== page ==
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Antilipidemic and Antioxidant Properties of Albuca Nigritana

Antilipidemic and Antioxidant Properties of Bulb Extracts of Albuca Nigritana in Albino Wistar Rats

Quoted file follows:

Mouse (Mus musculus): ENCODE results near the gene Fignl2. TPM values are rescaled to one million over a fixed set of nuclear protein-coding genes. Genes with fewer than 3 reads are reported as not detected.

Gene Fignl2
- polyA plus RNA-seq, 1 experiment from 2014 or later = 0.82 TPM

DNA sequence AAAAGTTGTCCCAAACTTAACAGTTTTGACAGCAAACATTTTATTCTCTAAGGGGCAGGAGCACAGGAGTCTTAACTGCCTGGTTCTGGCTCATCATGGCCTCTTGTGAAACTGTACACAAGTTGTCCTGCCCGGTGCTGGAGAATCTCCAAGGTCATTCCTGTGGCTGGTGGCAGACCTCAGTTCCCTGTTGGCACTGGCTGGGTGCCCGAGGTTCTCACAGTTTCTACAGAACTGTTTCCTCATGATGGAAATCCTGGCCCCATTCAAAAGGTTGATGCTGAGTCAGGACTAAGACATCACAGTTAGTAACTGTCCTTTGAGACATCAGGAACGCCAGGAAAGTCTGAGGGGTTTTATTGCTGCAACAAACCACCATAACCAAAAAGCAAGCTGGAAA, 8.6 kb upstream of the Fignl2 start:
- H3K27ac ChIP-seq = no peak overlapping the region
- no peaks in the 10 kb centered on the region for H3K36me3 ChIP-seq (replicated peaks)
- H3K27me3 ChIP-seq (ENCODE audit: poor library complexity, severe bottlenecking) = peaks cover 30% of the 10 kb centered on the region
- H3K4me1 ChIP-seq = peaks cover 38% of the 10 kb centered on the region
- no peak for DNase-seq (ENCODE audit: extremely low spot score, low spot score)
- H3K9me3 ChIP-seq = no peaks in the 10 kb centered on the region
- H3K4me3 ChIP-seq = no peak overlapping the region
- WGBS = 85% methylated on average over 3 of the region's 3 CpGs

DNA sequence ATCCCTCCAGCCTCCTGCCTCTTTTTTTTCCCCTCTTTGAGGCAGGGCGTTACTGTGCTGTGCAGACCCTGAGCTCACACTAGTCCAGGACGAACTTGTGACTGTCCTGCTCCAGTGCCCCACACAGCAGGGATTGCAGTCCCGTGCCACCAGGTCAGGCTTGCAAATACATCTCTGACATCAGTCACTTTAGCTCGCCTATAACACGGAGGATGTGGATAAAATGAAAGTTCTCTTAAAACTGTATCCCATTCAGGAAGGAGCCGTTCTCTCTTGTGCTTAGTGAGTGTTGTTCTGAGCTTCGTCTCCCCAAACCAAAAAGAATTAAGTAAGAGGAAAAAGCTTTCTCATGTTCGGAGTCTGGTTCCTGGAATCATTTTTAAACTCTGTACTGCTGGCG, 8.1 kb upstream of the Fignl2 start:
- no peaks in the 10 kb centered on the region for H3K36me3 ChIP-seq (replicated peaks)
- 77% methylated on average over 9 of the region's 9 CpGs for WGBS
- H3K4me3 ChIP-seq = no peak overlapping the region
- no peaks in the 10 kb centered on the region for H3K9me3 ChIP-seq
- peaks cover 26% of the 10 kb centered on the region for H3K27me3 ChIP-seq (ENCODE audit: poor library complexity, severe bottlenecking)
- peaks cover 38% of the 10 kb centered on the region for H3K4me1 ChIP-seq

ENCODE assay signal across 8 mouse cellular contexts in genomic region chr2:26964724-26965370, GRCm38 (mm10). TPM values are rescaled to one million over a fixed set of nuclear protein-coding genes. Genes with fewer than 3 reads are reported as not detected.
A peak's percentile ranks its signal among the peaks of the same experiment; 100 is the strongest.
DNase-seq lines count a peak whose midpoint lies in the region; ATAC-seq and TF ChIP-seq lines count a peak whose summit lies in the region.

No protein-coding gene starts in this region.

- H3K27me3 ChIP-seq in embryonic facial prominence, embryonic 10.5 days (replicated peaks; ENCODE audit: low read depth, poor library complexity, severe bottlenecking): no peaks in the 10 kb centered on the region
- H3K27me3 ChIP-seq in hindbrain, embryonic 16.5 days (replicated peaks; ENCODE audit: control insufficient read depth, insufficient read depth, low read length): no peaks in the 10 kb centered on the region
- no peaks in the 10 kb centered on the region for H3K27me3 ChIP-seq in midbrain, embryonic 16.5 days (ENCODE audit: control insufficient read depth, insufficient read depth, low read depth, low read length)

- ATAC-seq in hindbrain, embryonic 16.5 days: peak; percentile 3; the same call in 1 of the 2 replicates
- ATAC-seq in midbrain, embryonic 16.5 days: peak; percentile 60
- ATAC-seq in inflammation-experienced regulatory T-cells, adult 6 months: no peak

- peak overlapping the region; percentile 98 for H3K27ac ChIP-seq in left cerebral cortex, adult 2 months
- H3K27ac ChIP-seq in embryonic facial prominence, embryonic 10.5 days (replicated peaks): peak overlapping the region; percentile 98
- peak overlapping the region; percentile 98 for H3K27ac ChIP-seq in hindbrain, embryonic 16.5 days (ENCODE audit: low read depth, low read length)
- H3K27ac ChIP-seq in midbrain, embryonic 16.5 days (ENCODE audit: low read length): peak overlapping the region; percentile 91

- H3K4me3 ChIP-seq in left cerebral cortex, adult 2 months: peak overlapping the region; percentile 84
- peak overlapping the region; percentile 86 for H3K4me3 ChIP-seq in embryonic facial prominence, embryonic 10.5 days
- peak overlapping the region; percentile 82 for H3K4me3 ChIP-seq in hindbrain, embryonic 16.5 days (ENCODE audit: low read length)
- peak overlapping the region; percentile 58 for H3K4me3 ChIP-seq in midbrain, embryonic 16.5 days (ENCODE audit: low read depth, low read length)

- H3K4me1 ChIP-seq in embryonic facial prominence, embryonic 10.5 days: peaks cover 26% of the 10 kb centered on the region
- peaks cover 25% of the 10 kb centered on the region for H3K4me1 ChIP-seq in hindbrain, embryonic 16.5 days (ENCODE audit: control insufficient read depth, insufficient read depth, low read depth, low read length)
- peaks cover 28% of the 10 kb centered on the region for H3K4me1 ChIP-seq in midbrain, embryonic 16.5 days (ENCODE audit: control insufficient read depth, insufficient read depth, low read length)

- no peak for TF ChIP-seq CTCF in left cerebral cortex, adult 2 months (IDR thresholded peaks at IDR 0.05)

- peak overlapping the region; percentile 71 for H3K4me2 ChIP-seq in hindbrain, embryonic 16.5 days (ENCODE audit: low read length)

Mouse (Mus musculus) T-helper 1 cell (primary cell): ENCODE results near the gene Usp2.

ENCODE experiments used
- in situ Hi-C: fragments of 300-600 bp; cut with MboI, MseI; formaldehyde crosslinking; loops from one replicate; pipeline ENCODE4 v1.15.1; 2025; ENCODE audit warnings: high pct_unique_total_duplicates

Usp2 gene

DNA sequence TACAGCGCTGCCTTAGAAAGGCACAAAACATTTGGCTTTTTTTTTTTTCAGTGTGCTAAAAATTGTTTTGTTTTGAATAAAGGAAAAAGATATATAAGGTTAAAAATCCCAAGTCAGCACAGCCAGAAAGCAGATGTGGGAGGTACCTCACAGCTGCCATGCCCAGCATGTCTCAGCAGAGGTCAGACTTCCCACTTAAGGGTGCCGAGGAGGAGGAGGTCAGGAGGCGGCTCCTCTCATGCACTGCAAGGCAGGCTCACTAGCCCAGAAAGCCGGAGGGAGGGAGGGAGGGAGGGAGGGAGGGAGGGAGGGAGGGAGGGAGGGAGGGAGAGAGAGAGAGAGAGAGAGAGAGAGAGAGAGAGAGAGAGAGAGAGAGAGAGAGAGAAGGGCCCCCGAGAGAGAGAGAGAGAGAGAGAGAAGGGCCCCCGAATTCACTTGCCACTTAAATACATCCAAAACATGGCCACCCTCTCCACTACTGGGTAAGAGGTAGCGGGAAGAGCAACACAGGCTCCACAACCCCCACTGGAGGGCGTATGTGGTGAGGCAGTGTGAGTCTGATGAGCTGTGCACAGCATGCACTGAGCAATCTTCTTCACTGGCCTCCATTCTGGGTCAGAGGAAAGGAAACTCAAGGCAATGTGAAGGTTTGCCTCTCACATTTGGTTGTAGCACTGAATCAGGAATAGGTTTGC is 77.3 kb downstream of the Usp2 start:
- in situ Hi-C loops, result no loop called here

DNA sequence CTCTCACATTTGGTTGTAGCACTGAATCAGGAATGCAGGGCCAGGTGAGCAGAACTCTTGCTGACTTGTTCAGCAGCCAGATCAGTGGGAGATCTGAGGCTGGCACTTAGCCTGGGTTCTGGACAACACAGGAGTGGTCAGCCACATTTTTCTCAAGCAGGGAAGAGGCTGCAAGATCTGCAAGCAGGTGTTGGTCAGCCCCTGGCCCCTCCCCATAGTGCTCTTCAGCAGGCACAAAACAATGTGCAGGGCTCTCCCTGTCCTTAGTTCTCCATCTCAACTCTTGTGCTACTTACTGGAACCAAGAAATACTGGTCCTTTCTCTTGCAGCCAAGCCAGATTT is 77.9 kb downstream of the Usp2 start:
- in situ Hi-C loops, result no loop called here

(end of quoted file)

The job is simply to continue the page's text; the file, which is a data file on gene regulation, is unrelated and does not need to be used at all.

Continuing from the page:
This study was undertaken to investigate the chemical composition, antilipidemic and antioxidant properties of bulb extracts of Albuca nigritana (Ayummuo) on carbon tetrachloride-induced toxicity in albino rats. The phytochemical and proximate composition of deionized water and diethylether extract were determined using standard methods. A total of fifty five (55) adult male rats were randomly placed in eleven groups designated 1-11, each having five rats. Group 1 received distilled water, while groups 2-11 were given a single dose of 2.5 ml/kg body weight carbon tetrachloride intraperitoneally on the fourteen day of administration of extracts. Group 2 received CCl4 only while group 3 was treated with 10 mg/kg body weight of vitamin C. groups 4, 5, 6 and 7 were administered with 200, 400, 600 and 800  mg/kg body weight, respectively, of Albuca nigritana deionized water extract through oral intubation, while groups 8, 9, 10 and 11 were given 200, 400, 600 and 800  mg/kg body weight of Albuca nigritana diethylether extracts respectively for fourteen (14) consecutive days after which the rats were fasted overnight and sacrificed. The phytochemical screening revealed presence of alkaloids, terpeniods, saponnins, cardiac glycosides, anthocyanins, tannins and flavanoids in concentrations that varied significantly (P < 0.05) between the solvents proximate analysis reveals the presence of ash, fat, moisture, protein, fibre and carbohydrate that also varied significantly with the solvents. The antioxidant indices (catalase, CAT, superoxide dismutase, SOD, glutathione reductase, GR.) were found to decrease significantly (P<0.05) in group 2, while Malondialdehyde, MDA increased significantly (P<0.05) when compared to group 1 (normal control). On treatment with vitamin C and deionized water and diethylether extracts, the activities of CAT, SOD, GR, increased significantly (P<0.05), while the level of MDA decreased significantly (P<0.05). Low density lipoprotein, total cholesterol and triglyceride showed significant (P<0.05) increase, while high density lipoprotein concentration reduced significantly (P<0.05) in group 2 when compared to group 1. Pretreatment with vitamin C and the extracts, high density lipoprotein increased significantly, (P<0.05), while low density lipoprotein, total cholesterol and triglyceride  reduced significantly (P<0.05).The results obtained from this study indicate that bulb extracts of Albuca nigritana may possess antioxidant and antilipidemic properties, and this may be due to their chemical constituents. These properties of the extracts may be partly responsible for the applications of the bulb of Albuca nigritana in treatment and management of some cardiovascular disease.